…a feeling that many people can identify with: why do I feel like a fraud even though I’m eminently qualified for this job? Despite having education and training, many have never been able to break free of doubting their worthiness and step into any a higher level of success.

Nance-Nash talks about how it’s often people who are marginalized – women, Black, Indigenous, and other People of Color (BIPOC) as well as queer and trans people – who are most likely to experience imposter syndrome.  Taylor draws the connection between this concept and those witches who, while they may be doing everything “right,” still feel like they aren’t good enough because they aren’t part of that initiated tradition. I get that, and I absolutely feel it, since like most witches in my local community my knowledge and craft is largely informed by reading, combined with the few occasional workshops, conferences, and classes I can take. It’s an incredibly rewarding path that fits my family and my life, but that doesn’t mean I never wonder if I’m doing it “right,” or if my witchcraft is “good enough.”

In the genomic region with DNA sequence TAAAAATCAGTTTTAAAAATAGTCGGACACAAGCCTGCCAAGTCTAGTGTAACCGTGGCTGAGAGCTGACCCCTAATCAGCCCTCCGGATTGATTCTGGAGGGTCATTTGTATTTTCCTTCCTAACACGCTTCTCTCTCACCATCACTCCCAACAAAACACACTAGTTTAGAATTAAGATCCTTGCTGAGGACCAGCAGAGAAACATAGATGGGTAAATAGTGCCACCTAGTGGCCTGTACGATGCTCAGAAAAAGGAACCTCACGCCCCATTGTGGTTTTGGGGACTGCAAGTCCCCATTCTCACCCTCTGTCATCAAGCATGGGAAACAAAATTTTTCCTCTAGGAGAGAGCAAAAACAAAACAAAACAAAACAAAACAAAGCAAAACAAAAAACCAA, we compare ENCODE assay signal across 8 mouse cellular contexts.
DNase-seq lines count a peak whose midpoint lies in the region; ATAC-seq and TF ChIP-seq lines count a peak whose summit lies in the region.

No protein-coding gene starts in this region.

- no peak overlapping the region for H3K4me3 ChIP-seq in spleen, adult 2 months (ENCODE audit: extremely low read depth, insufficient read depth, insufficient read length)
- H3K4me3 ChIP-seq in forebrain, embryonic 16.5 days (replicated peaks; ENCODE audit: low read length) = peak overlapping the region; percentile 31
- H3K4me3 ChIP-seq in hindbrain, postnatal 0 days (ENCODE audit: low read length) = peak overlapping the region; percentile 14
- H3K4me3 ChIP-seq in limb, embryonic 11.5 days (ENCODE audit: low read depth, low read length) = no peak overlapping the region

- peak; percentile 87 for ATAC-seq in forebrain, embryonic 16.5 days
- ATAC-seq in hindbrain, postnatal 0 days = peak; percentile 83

In much the same way, I’ve struggled with feelings of inadequacy around parenting. The combination of a difficult childhood and one without parental support for my craft means that, as a witch and a dad to little witches, I often feel like I’m flailing. Witches don’t often have a version of Sunday School to which we can send our kids, nor do most bookstores and libraries carry books about witchcraft and paganism aged at the board book/picture book audience. I’m beyond thankful for those who are working to create and expand the discussion around witchy parenting – they make this journey feel a little more secure and a lot less alone.